John Robbins (congressman)

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This article is about the Pennsylvania congressman. For other people by the same name, see John Robbins (disambiguation).
John Robbins
John Robbins congressman - Brady-Handy.jpg
Member of the U.S. House of Representatives
from Pennsylvania's 4th district
In office
March 4, 1849 – March 3, 1853
Preceded by Charles J. Ingersoll
Succeeded by William H. Witte
Member of the U.S. House of Representatives
from Pennsylvania's 3rd district
In office
March 4, 1853 – March 3, 1855
Preceded by Henry D. Moore
Succeeded by William Millward
Member of the U.S. House of Representatives
from Pennsylvania's 5th district
In office
March 4, 1875 – March 3, 1877
Preceded by Alfred C. Harmer
Succeeded by Alfred C. Harmer
Personal details
Born 1808 (1808)
Bustleton, Pennsylvania
Died April 27, 1880 (1880-04-28) (aged 72)
Philadelphia, Pennsylvania
Citizenship  United States
Political party Democratic Party
Spouse(s) Tacy W. Robbins
Alma mater Gunmere Academy
Profession

manufacturer

politician

John Robbins (1808 – April 27, 1880) was a Democratic member of the U.S. House of Representatives from Pennsylvania.

Early life and career[edit]

John Robbins was born in Bustleton, Pennsylvania, (now a part of Philadelphia), near Lower Dublin Township, Pennsylvania. He was a student at the Gunmere Academy in Burlington, New Jersey. He moved to Philadelphia in 1836 and engaged in the manufacture of steel. He was a member of the board of commissioners of the district of Kensington, Pennsylvania, and served as president several years.

Political career[edit]

Robbins was elected as a Democrat to the Thirty-first, Thirty-second congresses, representing the fourth district of Pennsylvania from March 4, 1849 to March 3, 1853; and to the Thirty-third Congress representing the third district from March 4, 1853 to March 3, 1855. He declined to be a candidate for renomination in 1854, and was an unsuccessful candidate for the office of the Mayor of Philadelphia in 1860. He resumed the steel manufacturing business and held several municipal offices.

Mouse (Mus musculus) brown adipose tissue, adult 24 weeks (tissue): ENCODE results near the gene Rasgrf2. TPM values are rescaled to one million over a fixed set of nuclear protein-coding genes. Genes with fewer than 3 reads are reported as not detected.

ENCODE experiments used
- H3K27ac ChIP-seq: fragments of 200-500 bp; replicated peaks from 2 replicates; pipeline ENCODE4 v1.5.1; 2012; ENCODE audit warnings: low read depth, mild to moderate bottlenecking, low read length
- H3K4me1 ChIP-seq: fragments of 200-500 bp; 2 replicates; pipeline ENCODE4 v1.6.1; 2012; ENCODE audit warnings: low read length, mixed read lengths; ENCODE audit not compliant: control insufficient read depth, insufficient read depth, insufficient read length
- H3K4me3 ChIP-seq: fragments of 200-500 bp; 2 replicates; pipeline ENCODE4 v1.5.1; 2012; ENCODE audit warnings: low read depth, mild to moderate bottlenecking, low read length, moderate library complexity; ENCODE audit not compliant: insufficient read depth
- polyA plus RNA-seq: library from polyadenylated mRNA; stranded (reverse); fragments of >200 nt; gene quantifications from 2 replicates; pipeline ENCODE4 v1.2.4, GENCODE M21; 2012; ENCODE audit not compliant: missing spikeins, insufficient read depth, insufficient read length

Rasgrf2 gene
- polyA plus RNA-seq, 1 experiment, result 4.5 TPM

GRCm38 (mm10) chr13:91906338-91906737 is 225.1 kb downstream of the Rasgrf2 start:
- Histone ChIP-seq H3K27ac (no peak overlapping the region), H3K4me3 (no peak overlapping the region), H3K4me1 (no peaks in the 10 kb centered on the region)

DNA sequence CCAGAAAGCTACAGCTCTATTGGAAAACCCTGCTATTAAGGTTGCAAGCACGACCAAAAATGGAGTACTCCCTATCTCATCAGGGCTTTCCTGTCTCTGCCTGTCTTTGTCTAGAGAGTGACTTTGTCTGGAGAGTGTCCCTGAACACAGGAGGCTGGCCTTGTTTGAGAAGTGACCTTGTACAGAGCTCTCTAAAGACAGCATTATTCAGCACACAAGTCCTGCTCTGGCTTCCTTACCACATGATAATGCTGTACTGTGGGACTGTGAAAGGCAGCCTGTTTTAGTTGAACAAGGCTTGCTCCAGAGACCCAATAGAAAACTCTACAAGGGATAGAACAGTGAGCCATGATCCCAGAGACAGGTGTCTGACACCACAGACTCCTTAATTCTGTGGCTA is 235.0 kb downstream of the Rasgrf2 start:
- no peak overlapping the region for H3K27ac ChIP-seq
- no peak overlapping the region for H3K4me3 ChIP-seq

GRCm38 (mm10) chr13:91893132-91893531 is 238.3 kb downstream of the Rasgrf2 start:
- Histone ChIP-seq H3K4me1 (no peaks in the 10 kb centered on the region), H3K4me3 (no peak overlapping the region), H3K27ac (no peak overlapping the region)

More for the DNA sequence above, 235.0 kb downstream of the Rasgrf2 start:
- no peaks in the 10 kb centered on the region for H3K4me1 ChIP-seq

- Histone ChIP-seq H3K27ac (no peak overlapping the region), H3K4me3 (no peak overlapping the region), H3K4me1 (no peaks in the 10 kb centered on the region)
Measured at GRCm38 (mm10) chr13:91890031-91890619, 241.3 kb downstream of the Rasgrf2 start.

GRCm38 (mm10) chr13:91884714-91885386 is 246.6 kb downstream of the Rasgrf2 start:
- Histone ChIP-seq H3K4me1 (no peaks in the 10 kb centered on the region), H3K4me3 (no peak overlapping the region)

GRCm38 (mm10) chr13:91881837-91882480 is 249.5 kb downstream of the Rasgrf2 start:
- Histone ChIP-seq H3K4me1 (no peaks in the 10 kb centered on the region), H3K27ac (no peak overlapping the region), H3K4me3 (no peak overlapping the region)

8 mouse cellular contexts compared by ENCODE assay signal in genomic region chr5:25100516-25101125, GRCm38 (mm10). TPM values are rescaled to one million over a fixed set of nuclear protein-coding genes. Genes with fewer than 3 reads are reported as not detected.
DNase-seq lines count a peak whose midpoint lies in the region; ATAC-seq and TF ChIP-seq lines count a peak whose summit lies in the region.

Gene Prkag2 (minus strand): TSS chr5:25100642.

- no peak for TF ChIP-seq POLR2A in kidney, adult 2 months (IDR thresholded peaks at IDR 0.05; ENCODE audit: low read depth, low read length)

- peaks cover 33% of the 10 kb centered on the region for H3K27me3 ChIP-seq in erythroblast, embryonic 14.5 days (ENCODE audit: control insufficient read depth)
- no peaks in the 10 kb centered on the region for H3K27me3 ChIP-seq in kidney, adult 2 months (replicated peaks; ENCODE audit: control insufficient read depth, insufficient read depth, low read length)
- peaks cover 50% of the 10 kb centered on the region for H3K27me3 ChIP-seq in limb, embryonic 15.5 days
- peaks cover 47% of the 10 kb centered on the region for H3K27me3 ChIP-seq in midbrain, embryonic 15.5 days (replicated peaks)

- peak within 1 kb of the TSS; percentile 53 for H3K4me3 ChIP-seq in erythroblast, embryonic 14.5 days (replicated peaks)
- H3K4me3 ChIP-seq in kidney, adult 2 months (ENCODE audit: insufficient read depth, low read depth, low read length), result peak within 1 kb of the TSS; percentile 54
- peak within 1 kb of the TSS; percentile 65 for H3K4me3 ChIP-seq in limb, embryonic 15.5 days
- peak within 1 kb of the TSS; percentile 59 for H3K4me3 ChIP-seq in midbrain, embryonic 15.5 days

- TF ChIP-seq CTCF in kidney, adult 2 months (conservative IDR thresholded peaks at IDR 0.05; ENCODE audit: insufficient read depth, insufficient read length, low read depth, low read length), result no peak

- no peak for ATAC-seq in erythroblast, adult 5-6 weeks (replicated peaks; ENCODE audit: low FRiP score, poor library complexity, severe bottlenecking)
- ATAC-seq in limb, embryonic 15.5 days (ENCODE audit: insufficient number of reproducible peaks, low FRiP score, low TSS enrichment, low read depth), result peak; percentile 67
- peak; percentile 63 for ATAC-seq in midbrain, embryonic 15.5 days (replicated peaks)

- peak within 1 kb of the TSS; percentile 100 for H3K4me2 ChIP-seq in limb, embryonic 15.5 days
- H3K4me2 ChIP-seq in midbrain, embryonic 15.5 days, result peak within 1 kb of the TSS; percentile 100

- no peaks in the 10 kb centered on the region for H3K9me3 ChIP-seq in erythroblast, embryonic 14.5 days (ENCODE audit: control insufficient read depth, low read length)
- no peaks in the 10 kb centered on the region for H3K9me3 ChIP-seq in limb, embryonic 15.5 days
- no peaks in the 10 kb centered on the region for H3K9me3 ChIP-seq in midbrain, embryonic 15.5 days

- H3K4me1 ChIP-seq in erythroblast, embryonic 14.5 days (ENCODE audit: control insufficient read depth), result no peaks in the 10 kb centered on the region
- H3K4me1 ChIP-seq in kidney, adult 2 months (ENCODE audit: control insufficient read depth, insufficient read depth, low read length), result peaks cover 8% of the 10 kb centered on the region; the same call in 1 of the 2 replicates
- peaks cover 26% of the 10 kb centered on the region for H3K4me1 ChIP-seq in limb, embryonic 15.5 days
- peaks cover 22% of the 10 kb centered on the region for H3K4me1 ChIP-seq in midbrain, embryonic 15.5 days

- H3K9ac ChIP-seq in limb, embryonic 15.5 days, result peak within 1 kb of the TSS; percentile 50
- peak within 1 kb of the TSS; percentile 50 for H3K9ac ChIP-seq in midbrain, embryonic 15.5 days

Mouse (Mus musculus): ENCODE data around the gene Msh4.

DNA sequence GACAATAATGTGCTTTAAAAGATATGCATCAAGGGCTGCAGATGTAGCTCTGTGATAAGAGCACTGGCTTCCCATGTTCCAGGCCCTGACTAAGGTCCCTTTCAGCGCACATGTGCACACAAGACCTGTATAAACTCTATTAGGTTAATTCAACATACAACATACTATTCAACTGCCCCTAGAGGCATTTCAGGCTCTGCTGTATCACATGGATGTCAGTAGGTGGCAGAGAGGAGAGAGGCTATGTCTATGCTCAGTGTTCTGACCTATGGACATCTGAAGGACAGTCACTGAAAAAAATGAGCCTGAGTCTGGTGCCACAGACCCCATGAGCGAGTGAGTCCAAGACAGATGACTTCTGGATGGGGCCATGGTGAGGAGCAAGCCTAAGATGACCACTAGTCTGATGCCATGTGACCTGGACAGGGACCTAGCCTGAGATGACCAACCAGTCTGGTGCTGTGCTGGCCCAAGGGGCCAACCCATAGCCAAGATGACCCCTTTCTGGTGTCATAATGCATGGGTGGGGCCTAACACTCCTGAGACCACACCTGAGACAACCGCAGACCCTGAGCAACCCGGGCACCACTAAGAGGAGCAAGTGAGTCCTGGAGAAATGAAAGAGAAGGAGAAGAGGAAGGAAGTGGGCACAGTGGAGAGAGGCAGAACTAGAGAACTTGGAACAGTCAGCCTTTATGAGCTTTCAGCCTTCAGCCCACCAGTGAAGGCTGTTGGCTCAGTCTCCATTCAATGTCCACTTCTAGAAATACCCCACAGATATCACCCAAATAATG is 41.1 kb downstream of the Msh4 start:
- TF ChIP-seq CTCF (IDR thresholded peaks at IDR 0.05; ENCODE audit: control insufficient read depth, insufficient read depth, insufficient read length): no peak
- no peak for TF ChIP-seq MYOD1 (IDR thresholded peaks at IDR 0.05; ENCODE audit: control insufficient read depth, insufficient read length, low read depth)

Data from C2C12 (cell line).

Again elected to the Forty-fourth Congress, for the fifth district, Robbins served from March 4, 1875 to March 3, 1877; but declined to be a candidate for renomination in 1876.[1]

Later life and death[edit]

Robbins was a member of the board of education and served as president for many years, as well as president and director of the Kensington National Bank.[2] He died in Philadelphia, Pennsylvania, on April 27, 1880. He is interred at Laurel Hill Cemetery.

References[edit]

 This article incorporates public domain material from the Biographical Directory of the United States Congress website http://bioguide.congress.gov.

  1. ^ "John Robbins". Biographical Directory of the United States Congress. Retrieved 16 November 2013. 
  2. ^ John Robbins. The National Banks of the United States. Retrieved 17 November 2013. 

External links[edit]


United States House of Representatives
Preceded by
Charles J. Ingersoll
Member of the U.S. House of Representatives
from Pennsylvania's 4th congressional district

March 4, 1849 – March 3, 1853
Succeeded by
William H. Witte
Preceded by
Henry D. Moore
Member of the U.S. House of Representatives
from Pennsylvania's 3rd congressional district

March 4, 1853 – March 3, 1855
Succeeded by
William Millward
Preceded by
Alfred C. Harmer
Member of the U.S. House of Representatives
from Pennsylvania's 5th congressional district

March 4, 1875 – March 3, 1877
Succeeded by
Alfred C. Harmer